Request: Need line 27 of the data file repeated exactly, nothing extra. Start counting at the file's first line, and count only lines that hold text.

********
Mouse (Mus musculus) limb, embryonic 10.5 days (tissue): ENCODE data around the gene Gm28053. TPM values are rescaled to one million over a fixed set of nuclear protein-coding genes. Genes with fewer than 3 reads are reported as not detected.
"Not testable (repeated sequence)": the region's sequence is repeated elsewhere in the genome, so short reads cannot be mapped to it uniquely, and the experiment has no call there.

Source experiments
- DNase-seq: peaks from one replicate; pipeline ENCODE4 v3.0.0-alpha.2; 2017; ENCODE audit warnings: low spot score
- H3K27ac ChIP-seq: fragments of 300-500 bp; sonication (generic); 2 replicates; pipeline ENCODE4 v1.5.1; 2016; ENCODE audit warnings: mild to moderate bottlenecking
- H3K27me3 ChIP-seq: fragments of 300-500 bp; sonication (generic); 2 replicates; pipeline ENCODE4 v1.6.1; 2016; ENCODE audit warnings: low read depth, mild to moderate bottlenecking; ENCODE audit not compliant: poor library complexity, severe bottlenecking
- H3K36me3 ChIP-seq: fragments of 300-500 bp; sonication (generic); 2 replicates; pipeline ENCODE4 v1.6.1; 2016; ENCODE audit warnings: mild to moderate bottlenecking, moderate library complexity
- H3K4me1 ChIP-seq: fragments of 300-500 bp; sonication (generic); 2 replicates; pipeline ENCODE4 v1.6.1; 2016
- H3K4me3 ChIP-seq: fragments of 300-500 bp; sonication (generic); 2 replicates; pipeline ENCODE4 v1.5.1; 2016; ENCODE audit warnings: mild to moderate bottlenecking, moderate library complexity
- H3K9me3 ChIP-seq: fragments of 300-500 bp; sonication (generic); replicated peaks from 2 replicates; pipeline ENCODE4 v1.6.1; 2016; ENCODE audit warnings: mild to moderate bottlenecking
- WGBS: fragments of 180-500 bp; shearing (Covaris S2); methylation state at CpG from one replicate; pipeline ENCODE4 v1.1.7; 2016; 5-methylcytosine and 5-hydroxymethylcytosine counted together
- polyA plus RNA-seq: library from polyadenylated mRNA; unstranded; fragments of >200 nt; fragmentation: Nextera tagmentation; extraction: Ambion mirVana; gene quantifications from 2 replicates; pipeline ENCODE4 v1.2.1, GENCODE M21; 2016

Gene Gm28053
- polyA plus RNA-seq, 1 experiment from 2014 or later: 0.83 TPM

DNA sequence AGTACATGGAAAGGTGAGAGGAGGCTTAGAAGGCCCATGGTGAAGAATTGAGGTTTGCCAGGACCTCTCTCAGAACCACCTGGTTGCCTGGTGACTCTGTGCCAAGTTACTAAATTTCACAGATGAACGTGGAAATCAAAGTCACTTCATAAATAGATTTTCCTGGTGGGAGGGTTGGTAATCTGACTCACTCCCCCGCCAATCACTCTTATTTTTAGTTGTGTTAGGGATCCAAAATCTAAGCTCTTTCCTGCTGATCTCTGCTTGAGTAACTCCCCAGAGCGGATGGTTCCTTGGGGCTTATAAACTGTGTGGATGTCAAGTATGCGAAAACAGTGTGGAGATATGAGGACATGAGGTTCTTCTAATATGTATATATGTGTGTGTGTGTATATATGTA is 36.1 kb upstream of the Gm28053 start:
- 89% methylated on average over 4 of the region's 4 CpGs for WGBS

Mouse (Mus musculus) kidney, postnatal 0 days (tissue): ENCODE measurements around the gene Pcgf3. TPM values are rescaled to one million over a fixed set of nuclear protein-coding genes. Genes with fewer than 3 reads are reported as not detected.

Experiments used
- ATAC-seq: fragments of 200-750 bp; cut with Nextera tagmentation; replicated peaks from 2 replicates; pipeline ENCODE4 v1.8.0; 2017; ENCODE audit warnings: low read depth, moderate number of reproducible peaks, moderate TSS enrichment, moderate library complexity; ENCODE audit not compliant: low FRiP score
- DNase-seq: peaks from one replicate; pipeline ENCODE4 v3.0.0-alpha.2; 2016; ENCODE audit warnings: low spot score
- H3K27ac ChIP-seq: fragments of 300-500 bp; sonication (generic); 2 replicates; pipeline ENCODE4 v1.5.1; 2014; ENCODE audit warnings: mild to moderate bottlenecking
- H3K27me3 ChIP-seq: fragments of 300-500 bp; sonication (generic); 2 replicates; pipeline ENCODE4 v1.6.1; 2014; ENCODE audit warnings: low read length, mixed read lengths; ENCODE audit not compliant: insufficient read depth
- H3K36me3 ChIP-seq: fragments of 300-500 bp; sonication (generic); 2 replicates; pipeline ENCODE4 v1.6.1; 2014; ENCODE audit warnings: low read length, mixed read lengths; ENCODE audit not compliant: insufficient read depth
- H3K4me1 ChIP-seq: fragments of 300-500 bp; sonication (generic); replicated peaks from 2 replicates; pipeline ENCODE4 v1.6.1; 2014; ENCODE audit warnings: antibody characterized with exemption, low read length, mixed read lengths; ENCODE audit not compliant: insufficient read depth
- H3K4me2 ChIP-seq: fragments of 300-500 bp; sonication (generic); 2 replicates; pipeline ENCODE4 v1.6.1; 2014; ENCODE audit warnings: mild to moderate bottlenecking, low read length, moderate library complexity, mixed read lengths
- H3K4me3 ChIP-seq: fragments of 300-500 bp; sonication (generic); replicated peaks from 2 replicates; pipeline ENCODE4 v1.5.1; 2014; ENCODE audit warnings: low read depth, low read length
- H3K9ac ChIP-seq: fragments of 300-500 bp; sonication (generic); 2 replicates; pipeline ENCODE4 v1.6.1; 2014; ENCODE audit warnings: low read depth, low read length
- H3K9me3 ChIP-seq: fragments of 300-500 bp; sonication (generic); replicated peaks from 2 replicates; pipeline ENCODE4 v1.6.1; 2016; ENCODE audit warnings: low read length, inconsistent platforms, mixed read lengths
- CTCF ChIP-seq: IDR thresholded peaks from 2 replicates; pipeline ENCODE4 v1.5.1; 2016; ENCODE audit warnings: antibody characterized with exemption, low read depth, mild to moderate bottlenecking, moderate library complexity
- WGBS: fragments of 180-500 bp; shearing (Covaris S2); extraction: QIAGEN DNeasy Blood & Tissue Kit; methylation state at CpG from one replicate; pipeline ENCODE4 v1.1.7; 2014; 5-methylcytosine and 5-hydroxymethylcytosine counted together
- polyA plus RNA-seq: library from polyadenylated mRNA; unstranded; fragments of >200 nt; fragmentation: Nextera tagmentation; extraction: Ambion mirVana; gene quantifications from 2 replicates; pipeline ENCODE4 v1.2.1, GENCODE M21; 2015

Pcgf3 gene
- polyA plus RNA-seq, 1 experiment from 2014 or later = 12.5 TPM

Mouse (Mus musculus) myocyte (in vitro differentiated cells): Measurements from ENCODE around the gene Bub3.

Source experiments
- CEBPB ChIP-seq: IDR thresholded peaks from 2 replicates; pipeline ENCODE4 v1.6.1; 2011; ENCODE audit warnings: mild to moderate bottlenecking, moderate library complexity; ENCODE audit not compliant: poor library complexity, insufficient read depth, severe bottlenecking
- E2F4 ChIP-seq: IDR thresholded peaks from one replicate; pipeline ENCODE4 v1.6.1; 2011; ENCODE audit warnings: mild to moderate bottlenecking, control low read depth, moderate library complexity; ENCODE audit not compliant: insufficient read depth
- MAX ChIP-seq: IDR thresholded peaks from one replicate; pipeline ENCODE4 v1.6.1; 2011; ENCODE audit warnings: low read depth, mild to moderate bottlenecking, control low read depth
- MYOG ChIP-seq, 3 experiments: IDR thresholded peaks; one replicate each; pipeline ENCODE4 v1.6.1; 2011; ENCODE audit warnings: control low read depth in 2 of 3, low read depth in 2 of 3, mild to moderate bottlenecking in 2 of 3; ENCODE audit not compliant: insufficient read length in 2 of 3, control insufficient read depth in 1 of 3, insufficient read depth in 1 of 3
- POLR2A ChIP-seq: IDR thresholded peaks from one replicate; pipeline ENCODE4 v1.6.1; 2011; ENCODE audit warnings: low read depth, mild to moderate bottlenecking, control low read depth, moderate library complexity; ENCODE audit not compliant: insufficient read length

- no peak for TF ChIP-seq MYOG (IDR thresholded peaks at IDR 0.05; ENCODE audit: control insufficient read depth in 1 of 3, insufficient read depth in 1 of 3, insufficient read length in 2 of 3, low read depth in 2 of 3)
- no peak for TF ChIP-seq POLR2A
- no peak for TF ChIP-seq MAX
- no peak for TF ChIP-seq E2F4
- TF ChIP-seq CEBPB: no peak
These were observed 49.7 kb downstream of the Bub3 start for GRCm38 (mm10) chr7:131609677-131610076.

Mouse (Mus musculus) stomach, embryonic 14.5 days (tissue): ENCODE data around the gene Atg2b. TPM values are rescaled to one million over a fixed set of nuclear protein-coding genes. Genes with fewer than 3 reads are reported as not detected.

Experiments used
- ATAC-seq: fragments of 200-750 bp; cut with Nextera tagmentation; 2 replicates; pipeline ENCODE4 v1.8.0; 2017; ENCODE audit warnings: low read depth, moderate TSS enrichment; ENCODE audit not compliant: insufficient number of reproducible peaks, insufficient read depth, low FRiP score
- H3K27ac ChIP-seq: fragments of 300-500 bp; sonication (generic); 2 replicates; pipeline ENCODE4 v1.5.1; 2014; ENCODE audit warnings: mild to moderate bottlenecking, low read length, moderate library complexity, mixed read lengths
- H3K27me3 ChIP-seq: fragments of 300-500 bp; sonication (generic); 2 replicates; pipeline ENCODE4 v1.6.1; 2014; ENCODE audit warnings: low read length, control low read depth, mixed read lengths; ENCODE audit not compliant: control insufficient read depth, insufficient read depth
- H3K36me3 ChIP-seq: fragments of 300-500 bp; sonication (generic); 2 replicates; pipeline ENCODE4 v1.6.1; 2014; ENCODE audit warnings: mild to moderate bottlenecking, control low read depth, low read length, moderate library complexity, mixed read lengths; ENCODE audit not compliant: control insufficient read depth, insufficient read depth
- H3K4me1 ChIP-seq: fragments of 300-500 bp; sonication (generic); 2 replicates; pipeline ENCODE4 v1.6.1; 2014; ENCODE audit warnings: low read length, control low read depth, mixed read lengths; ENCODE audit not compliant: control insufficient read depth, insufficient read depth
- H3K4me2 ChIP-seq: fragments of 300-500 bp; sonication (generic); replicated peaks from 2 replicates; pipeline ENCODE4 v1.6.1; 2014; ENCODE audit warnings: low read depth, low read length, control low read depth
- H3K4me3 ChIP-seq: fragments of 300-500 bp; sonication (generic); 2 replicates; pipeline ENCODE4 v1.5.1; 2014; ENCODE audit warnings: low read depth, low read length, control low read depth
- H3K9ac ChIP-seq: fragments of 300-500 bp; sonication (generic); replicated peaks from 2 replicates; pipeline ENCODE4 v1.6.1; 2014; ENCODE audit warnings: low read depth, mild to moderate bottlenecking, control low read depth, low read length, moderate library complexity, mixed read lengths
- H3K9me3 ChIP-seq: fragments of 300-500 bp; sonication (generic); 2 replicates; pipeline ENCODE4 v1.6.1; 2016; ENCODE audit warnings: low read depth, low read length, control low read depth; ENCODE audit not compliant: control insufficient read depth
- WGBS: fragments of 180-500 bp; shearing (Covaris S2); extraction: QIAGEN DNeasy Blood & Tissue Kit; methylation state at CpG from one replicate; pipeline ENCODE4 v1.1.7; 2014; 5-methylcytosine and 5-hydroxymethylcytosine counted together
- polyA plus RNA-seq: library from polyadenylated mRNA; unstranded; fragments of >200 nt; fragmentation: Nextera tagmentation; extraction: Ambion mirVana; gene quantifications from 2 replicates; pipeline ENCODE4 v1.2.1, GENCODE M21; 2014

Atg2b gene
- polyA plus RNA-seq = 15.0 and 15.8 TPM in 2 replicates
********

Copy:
- H3K9ac ChIP-seq: fragments of 300-500 bp; sonication (generic); 2 replicates; pipeline ENCODE4 v1.6.1; 2014; ENCODE audit warnings: low read depth, low read length